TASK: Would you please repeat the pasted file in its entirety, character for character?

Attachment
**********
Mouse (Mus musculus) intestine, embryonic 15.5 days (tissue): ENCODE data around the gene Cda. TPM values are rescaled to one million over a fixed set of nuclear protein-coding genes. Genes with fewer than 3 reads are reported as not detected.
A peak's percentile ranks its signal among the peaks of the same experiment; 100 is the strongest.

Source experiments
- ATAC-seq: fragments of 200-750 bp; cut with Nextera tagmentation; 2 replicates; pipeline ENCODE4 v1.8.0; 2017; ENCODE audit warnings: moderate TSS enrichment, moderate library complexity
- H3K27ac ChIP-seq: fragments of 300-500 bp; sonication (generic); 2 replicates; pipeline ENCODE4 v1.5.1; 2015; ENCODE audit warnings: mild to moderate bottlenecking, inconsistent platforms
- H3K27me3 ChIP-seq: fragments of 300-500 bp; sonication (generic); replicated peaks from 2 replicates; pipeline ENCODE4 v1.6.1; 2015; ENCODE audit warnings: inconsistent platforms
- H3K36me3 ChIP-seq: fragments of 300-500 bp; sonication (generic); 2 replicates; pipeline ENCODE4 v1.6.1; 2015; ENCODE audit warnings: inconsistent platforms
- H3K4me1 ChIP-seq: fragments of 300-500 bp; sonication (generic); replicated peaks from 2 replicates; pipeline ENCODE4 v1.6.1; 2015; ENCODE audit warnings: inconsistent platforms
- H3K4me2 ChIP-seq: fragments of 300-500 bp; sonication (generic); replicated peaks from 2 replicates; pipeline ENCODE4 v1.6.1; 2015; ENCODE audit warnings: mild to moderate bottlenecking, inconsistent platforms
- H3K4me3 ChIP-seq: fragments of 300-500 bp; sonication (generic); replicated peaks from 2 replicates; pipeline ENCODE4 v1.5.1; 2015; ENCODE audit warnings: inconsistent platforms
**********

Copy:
Mouse (Mus musculus) intestine, embryonic 15.5 days (tissue): ENCODE data around the gene Cda. TPM values are rescaled to one million over a fixed set of nuclear protein-coding genes. Genes with fewer than 3 reads are reported as not detected.
A peak's percentile ranks its signal among the peaks of the same experiment; 100 is the strongest.

Source experiments
- ATAC-seq: fragments of 200-750 bp; cut with Nextera tagmentation; 2 replicates; pipeline ENCODE4 v1.8.0; 2017; ENCODE audit warnings: moderate TSS enrichment, moderate library complexity
- H3K27ac ChIP-seq: fragments of 300-500 bp; sonication (generic); 2 replicates; pipeline ENCODE4 v1.5.1; 2015; ENCODE audit warnings: mild to moderate bottlenecking, inconsistent platforms
- H3K27me3 ChIP-seq: fragments of 300-500 bp; sonication (generic); replicated peaks from 2 replicates; pipeline ENCODE4 v1.6.1; 2015; ENCODE audit warnings: inconsistent platforms
- H3K36me3 ChIP-seq: fragments of 300-500 bp; sonication (generic); 2 replicates; pipeline ENCODE4 v1.6.1; 2015; ENCODE audit warnings: inconsistent platforms
- H3K4me1 ChIP-seq: fragments of 300-500 bp; sonication (generic); replicated peaks from 2 replicates; pipeline ENCODE4 v1.6.1; 2015; ENCODE audit warnings: inconsistent platforms
- H3K4me2 ChIP-seq: fragments of 300-500 bp; sonication (generic); replicated peaks from 2 replicates; pipeline ENCODE4 v1.6.1; 2015; ENCODE audit warnings: mild to moderate bottlenecking, inconsistent platforms
- H3K4me3 ChIP-seq: fragments of 300-500 bp; sonication (generic); replicated peaks from 2 replicates; pipeline ENCODE4 v1.5.1; 2015; ENCODE audit warnings: inconsistent platforms